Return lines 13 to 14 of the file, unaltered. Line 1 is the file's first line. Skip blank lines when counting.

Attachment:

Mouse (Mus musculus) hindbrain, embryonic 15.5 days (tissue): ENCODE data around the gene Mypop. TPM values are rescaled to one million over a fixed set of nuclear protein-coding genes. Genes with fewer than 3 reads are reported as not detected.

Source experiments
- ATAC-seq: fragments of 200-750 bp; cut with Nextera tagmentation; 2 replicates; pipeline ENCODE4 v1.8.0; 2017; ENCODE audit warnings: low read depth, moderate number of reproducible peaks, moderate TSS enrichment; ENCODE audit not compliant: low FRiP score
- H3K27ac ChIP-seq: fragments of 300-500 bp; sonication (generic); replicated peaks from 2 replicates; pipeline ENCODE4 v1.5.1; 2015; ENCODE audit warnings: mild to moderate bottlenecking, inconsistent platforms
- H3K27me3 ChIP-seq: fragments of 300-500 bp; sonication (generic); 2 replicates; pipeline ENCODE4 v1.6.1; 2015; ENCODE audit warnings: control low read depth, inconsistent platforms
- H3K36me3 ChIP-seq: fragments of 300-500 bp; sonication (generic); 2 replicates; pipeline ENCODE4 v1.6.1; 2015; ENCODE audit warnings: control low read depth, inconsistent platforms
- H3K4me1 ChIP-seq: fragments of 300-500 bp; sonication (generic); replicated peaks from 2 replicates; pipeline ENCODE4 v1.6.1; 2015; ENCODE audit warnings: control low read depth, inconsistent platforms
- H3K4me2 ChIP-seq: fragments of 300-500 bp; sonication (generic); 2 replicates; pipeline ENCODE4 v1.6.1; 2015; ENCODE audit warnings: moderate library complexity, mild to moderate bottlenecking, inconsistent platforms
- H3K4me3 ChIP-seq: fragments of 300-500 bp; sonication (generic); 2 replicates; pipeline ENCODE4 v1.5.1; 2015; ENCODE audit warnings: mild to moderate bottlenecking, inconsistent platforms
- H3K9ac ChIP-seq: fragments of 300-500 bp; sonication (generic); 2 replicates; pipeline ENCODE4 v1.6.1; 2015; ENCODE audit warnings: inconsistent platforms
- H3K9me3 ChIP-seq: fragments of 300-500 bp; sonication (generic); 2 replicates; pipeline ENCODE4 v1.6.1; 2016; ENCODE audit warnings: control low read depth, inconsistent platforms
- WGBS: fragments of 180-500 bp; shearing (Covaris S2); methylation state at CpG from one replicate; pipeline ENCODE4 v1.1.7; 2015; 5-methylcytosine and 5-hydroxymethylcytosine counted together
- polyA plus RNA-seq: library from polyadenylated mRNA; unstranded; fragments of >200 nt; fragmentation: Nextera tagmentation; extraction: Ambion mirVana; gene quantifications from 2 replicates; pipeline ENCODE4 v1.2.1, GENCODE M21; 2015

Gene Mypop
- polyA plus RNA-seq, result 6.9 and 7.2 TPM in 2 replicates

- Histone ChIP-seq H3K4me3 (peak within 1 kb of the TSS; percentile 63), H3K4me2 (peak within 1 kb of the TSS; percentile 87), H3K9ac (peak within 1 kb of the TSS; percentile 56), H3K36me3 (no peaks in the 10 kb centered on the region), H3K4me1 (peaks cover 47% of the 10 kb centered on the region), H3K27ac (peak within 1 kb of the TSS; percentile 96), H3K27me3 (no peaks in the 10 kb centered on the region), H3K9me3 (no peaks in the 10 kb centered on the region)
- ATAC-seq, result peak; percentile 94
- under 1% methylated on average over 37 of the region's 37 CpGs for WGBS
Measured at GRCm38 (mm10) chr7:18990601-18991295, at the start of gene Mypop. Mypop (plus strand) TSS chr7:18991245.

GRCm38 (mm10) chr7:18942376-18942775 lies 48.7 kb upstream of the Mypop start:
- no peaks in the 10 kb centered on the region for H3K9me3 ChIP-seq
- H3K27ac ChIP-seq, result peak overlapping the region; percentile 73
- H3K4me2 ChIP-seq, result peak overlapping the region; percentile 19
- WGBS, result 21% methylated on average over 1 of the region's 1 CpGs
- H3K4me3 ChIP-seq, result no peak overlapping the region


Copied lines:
- polyA plus RNA-seq: library from polyadenylated mRNA; unstranded; fragments of >200 nt; fragmentation: Nextera tagmentation; extraction: Ambion mirVana; gene quantifications from 2 replicates; pipeline ENCODE4 v1.2.1, GENCODE M21; 2015

Gene Mypop